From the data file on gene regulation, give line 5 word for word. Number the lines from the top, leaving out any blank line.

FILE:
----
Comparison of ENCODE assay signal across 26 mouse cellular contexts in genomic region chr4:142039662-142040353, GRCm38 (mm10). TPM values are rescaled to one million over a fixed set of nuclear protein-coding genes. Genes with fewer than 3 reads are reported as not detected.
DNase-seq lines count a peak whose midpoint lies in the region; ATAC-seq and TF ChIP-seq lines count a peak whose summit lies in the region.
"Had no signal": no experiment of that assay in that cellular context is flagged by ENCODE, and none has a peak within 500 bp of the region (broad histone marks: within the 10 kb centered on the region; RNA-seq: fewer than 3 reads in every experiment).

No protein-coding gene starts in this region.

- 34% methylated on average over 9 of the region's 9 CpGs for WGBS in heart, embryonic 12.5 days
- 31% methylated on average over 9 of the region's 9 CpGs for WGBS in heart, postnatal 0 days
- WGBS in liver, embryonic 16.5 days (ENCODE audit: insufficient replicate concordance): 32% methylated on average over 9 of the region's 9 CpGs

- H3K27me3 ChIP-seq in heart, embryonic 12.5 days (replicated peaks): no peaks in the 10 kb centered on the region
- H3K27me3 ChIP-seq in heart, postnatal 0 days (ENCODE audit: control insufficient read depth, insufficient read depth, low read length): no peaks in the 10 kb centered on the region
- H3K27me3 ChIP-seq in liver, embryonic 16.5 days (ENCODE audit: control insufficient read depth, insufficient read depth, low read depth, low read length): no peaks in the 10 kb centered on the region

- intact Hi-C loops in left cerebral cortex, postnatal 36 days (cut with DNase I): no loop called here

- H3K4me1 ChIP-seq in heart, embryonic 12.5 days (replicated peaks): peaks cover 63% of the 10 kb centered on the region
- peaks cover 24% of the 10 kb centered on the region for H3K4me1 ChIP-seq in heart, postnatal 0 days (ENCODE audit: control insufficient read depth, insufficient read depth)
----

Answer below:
- 34% methylated on average over 9 of the region's 9 CpGs for WGBS in heart, embryonic 12.5 days